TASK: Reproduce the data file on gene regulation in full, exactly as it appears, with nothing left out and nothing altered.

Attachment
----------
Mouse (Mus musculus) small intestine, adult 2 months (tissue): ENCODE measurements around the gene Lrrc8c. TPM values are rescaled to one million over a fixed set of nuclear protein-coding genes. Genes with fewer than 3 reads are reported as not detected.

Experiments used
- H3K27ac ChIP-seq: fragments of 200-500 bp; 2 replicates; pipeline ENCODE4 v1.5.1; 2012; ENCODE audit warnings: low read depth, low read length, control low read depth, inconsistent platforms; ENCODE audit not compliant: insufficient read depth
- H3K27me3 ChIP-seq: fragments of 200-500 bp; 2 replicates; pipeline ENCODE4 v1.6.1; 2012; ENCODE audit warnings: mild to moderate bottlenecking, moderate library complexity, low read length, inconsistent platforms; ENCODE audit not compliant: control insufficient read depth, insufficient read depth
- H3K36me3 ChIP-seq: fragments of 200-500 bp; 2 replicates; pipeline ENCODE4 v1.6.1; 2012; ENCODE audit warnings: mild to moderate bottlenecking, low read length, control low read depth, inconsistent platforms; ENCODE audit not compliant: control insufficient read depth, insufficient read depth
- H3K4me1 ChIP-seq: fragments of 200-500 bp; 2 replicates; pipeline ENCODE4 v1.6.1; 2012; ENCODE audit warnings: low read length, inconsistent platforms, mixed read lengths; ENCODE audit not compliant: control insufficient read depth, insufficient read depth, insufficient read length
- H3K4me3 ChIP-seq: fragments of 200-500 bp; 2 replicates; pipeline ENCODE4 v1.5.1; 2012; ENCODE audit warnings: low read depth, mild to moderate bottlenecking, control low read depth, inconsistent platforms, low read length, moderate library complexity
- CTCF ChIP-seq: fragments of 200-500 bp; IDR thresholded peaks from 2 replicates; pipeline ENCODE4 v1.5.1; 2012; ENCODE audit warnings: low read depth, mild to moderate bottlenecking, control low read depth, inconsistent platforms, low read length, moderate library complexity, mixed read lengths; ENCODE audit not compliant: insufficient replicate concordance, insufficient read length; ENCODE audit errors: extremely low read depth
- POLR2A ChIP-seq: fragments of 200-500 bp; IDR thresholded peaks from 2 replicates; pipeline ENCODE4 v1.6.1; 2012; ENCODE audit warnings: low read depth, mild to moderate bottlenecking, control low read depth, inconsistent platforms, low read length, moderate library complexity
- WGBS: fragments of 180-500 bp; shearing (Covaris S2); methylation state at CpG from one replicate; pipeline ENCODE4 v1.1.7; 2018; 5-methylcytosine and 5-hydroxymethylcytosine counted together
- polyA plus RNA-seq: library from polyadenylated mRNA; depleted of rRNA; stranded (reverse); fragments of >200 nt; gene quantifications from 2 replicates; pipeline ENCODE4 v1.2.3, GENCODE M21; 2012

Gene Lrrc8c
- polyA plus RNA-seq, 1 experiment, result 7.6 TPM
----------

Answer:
Mouse (Mus musculus) small intestine, adult 2 months (tissue): ENCODE measurements around the gene Lrrc8c. TPM values are rescaled to one million over a fixed set of nuclear protein-coding genes. Genes with fewer than 3 reads are reported as not detected.

Experiments used
- H3K27ac ChIP-seq: fragments of 200-500 bp; 2 replicates; pipeline ENCODE4 v1.5.1; 2012; ENCODE audit warnings: low read depth, low read length, control low read depth, inconsistent platforms; ENCODE audit not compliant: insufficient read depth
- H3K27me3 ChIP-seq: fragments of 200-500 bp; 2 replicates; pipeline ENCODE4 v1.6.1; 2012; ENCODE audit warnings: mild to moderate bottlenecking, moderate library complexity, low read length, inconsistent platforms; ENCODE audit not compliant: control insufficient read depth, insufficient read depth
- H3K36me3 ChIP-seq: fragments of 200-500 bp; 2 replicates; pipeline ENCODE4 v1.6.1; 2012; ENCODE audit warnings: mild to moderate bottlenecking, low read length, control low read depth, inconsistent platforms; ENCODE audit not compliant: control insufficient read depth, insufficient read depth
- H3K4me1 ChIP-seq: fragments of 200-500 bp; 2 replicates; pipeline ENCODE4 v1.6.1; 2012; ENCODE audit warnings: low read length, inconsistent platforms, mixed read lengths; ENCODE audit not compliant: control insufficient read depth, insufficient read depth, insufficient read length
- H3K4me3 ChIP-seq: fragments of 200-500 bp; 2 replicates; pipeline ENCODE4 v1.5.1; 2012; ENCODE audit warnings: low read depth, mild to moderate bottlenecking, control low read depth, inconsistent platforms, low read length, moderate library complexity
- CTCF ChIP-seq: fragments of 200-500 bp; IDR thresholded peaks from 2 replicates; pipeline ENCODE4 v1.5.1; 2012; ENCODE audit warnings: low read depth, mild to moderate bottlenecking, control low read depth, inconsistent platforms, low read length, moderate library complexity, mixed read lengths; ENCODE audit not compliant: insufficient replicate concordance, insufficient read length; ENCODE audit errors: extremely low read depth
- POLR2A ChIP-seq: fragments of 200-500 bp; IDR thresholded peaks from 2 replicates; pipeline ENCODE4 v1.6.1; 2012; ENCODE audit warnings: low read depth, mild to moderate bottlenecking, control low read depth, inconsistent platforms, low read length, moderate library complexity
- WGBS: fragments of 180-500 bp; shearing (Covaris S2); methylation state at CpG from one replicate; pipeline ENCODE4 v1.1.7; 2018; 5-methylcytosine and 5-hydroxymethylcytosine counted together
- polyA plus RNA-seq: library from polyadenylated mRNA; depleted of rRNA; stranded (reverse); fragments of >200 nt; gene quantifications from 2 replicates; pipeline ENCODE4 v1.2.3, GENCODE M21; 2012

Gene Lrrc8c
- polyA plus RNA-seq, 1 experiment, result 7.6 TPM